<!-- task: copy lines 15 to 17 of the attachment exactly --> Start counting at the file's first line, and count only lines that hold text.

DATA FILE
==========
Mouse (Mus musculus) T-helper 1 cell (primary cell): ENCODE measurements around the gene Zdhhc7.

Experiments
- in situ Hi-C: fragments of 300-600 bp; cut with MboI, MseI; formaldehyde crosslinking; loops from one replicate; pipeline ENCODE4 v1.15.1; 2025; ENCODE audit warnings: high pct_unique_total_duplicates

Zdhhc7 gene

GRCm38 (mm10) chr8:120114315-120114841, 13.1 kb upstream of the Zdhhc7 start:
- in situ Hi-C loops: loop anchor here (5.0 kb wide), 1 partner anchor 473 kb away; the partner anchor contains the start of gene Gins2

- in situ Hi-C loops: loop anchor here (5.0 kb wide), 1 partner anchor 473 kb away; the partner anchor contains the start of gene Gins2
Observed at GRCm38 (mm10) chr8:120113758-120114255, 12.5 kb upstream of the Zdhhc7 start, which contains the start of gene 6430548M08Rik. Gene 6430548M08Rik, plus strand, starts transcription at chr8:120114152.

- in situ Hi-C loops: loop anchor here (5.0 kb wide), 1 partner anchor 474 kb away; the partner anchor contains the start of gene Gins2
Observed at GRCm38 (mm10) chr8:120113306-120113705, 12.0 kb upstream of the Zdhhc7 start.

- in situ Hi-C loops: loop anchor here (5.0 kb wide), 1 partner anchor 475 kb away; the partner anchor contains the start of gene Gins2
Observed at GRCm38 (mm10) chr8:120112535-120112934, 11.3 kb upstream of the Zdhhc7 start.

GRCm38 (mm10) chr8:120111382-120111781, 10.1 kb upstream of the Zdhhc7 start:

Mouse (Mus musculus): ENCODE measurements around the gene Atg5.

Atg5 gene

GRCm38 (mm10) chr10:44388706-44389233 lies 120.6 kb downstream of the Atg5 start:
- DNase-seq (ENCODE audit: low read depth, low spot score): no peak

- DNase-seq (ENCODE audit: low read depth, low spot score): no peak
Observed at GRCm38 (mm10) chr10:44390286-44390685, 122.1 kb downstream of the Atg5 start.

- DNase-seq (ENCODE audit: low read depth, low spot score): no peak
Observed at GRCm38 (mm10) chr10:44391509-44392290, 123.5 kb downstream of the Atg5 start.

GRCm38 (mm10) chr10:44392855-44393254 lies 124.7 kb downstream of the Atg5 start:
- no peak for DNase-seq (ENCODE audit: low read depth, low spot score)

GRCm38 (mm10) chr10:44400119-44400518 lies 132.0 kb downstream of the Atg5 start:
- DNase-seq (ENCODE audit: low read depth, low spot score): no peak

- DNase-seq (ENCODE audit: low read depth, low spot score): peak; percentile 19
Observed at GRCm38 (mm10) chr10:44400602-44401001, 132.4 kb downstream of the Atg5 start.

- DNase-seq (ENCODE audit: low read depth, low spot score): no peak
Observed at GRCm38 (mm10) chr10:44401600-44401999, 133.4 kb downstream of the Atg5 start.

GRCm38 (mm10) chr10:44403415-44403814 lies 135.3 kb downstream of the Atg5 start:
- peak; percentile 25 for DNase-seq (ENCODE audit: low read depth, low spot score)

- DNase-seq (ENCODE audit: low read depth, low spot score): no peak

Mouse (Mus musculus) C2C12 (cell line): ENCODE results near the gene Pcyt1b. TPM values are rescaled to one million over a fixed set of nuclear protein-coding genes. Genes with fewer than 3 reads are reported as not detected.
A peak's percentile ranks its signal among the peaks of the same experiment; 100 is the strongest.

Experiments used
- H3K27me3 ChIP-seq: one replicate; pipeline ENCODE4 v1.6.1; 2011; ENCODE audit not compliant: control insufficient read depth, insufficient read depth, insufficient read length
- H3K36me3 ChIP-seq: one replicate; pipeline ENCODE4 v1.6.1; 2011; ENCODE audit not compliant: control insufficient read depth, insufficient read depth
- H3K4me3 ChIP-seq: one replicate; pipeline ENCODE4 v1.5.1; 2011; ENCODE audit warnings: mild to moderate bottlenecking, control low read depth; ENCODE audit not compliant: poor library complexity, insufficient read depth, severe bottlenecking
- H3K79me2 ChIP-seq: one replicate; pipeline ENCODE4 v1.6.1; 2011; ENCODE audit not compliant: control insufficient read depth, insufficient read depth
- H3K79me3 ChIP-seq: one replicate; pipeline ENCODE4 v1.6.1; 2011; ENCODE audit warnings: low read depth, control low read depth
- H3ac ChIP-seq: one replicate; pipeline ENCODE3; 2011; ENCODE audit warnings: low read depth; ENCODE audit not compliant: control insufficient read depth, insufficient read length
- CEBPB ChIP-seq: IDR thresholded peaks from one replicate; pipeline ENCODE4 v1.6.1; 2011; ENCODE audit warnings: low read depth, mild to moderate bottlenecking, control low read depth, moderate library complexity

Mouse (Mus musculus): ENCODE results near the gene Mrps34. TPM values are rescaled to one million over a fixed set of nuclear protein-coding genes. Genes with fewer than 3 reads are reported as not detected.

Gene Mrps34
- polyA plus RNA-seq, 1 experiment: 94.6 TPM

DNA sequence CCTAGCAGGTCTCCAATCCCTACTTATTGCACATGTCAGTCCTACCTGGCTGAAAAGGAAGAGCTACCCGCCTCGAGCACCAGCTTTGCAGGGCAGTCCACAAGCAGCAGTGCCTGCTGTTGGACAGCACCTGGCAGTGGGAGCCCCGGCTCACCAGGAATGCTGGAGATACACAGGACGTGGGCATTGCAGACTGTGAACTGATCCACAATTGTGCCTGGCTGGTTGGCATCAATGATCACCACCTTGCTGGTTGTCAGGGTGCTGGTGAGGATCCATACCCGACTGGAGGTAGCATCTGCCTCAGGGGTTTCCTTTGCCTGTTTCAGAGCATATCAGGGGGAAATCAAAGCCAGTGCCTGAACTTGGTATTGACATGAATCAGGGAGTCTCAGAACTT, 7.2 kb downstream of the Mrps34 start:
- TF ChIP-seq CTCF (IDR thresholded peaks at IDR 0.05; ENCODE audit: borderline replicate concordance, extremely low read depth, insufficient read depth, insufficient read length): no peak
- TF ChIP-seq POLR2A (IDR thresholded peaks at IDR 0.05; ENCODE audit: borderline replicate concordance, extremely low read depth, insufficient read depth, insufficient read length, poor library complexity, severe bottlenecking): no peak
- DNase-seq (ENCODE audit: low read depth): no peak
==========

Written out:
Atg5 gene

GRCm38 (mm10) chr10:44388706-44389233 lies 120.6 kb downstream of the Atg5 start:
- DNase-seq (ENCODE audit: low read depth, low spot score): no peak